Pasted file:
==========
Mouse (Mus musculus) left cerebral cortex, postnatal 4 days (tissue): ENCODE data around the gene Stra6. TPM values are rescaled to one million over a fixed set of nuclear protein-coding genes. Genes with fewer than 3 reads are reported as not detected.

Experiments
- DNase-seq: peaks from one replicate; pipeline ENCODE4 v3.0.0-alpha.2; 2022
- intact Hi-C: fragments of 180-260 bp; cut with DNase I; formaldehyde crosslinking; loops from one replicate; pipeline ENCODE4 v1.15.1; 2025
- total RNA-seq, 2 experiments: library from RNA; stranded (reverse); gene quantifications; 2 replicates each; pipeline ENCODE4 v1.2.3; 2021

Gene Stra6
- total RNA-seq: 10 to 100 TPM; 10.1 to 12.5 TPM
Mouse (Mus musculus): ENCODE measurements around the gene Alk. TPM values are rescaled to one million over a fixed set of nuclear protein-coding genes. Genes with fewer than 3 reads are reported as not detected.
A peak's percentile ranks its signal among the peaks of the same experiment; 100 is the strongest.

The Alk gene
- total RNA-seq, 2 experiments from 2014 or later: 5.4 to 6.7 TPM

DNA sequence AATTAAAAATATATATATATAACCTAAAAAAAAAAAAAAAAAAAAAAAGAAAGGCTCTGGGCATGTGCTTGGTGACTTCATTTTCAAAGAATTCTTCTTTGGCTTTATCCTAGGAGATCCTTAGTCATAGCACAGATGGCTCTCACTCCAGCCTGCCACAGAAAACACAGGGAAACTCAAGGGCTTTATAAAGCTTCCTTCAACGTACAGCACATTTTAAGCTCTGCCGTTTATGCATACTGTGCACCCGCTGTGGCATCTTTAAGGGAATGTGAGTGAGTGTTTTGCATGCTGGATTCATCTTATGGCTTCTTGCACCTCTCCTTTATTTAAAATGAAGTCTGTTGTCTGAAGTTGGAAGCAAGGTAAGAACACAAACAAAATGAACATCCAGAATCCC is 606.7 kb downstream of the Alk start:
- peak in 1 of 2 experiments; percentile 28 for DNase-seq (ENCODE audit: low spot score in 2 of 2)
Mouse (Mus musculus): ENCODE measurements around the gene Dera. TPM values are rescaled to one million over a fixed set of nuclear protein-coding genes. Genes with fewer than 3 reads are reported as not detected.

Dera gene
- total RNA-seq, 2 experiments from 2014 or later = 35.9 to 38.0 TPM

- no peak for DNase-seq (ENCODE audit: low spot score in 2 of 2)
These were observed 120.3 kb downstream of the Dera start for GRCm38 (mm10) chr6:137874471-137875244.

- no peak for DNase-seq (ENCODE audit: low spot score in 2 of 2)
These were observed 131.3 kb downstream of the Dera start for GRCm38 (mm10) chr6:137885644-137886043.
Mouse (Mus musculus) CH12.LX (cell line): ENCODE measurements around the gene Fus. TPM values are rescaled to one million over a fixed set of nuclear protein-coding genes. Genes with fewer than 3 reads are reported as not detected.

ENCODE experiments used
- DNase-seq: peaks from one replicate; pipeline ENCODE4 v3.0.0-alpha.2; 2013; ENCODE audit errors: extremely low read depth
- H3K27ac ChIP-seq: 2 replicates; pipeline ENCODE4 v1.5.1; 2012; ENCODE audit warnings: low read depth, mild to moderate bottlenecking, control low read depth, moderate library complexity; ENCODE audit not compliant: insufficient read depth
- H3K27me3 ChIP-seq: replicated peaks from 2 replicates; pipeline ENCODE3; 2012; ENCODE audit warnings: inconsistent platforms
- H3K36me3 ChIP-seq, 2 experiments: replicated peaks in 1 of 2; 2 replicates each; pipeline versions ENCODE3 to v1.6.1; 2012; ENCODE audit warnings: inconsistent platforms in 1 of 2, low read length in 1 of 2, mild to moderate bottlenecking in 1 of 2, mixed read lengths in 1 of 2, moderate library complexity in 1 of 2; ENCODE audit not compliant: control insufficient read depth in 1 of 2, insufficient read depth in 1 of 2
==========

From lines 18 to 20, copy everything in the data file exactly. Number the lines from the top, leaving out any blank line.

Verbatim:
These were observed 120.3 kb downstream of the Dera start for GRCm38 (mm10) chr6:137874471-137875244.

- no peak for DNase-seq (ENCODE audit: low spot score in 2 of 2)
These were observed 131.3 kb downstream of the Dera start for GRCm38 (mm10) chr6:137885644-137886043.